‘Oh, what a super-injunction!’
Exceptional theatre in the heart of Islington since 1979 says a sign in the Old Red Lion on St John’s Street. At street-level it is a crowded local boozer but upstairs is an intimate theatre that specialises in ‘bold, dynamic and innovative’ work. It’s obviously successful – in the last year shows have transferred from this more experimental space to the West End and off-Broadway.
Playing here until 4th January is The Upstanding Member, written by Gregory Skulnick and directed by Hamish MacDougall. It is the first full-length production from Rival Theatre, which is being supported by Old Vic New Voices. There is one set, dressed as a sitting room with wing-backed arm chair, antique table, a bookcase of, you guessed it, books, and a decanter which is liberally used all evening by almost all the characters. Stuffed birds decorate the walls, as do photographs of our unnamed MP with what looks like – from where I am sitting – the Dalai Lama.
The MP’s wife arrives to find him on his knees…
It is Christmas Eve and two crooks have broken into an MP’s second home on behalf of a newspaper. They are trying to steal an incriminating mobile phone when the MP returns unexpectedly. Suddenly the two men have to hide whilst the MP comes in, speaking on another phone and already lying to his wife. Let the farce begin, as crooks hide behind coats, pretend to be window cleaners and even impersonate lawyers.
The philanderer is a stock character in this type of comedy, but it is not the typical farce that name checks the trade union UNISON in the opening exchanges. The Upstanding Member has a more nuanced approach to what could have been predictable ground. Rather than the MP’s infidelity itself we are dealing with the aftermath. No one is caught in flagrante, instead the play examines more topical territory, focusing on dodgy journalists and their interest in mobile phones (owned by other people) and cash (or cars) for ministerial access.
Stephen Omer is well-cast as the MP watching helplessly as his wife and mistress somehow meet in his own sitting room. He conveys a mixture of entitlement and cunning, willing to go along with no end of crazy schemes if they will help his cause. The one room setting copes well with the demands of farce, doors opening and new people arriving to add to the melee all through the play. Ed Sheridan plays the young lawyer Mr Graver with reserved pride. He is pleased to be completing his first super-injunction and makes the forgetting of his briefcase appear natural and unforced. Tim Dewberry is a force in every scene he is in (except those where he is hiding), bringing urgency to his role and making the unlikely plot almost believable.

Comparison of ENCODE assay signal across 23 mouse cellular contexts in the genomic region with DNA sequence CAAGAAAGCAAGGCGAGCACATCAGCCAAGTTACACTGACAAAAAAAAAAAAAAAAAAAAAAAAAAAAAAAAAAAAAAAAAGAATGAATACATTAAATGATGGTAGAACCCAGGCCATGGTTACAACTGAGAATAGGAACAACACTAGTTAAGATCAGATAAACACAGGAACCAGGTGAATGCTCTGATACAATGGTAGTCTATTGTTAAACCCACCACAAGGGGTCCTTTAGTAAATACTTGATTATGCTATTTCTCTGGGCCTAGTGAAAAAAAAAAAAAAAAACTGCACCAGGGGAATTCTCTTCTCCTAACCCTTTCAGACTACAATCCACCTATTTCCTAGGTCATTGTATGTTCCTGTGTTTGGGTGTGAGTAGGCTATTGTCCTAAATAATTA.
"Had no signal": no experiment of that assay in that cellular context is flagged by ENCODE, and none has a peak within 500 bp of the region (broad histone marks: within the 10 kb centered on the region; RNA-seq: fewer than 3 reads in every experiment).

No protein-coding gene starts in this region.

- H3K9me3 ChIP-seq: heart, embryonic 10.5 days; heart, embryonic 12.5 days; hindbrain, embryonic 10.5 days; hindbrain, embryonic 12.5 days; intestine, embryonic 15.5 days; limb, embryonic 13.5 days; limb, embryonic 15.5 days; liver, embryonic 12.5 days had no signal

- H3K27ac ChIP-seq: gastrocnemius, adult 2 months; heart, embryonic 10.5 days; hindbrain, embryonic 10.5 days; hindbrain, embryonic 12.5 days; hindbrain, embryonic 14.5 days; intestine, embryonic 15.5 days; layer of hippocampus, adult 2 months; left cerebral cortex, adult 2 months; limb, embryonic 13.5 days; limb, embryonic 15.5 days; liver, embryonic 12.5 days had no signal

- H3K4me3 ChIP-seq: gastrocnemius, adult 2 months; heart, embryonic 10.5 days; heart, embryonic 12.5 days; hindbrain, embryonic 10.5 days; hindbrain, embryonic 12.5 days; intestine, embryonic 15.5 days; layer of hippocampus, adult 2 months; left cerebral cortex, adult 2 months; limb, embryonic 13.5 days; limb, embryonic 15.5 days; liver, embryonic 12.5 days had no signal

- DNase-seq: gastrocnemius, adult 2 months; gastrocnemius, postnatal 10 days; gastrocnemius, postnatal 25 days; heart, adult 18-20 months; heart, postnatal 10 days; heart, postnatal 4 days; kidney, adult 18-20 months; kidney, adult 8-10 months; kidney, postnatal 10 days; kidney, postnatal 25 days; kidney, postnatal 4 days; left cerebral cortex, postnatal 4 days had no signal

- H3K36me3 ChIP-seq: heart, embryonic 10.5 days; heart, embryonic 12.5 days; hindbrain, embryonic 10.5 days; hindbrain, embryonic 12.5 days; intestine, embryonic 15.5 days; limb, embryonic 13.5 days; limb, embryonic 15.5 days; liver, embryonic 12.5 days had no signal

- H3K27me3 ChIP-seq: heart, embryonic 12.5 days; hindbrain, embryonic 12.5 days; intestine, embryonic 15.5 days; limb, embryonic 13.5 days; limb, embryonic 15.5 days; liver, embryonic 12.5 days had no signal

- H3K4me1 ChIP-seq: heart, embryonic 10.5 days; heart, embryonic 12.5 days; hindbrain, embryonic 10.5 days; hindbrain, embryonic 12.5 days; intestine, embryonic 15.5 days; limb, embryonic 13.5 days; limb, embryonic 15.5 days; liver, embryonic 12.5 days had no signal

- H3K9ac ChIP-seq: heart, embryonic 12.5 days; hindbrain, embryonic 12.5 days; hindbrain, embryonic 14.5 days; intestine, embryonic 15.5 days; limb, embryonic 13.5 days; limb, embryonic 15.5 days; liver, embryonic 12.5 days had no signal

The Upstanding Member has its roots in the Old Vic New Voices: 24 Hour Plays project which Skulnick entered in 2011. The basis of the plot was written in one day and though the play is topical and cutting, it is not as funny as I had expected. Hilarity is a vital part of a farce’s make up even when the play’s more immediate aim is social commentary. When I visited the audience did chuckle but never launched into the paroxysms of belly laughs that are the sound track to the most successful farces. There is little physical comedy, the jokes mainly lying in the increasingly insane lies that the characters concoct to explain their appearances in the MP’s sitting room.
The Upstanding Member is a critique of modern Britain, reflecting back to the audience an unpleasant image of a section of society in which trust has been lost. The comedic punches of the verbal wordplay do not always hit their target, and there is too much conversation – or not enough action – but by the end Skulnick cunningly brings together the different plot strands that looked like they would never be reconciled.
Farce is an underrated form of theatre that is hard to write and perform so all new productions in the genre are to be encouraged. You can still get tickets using the link below.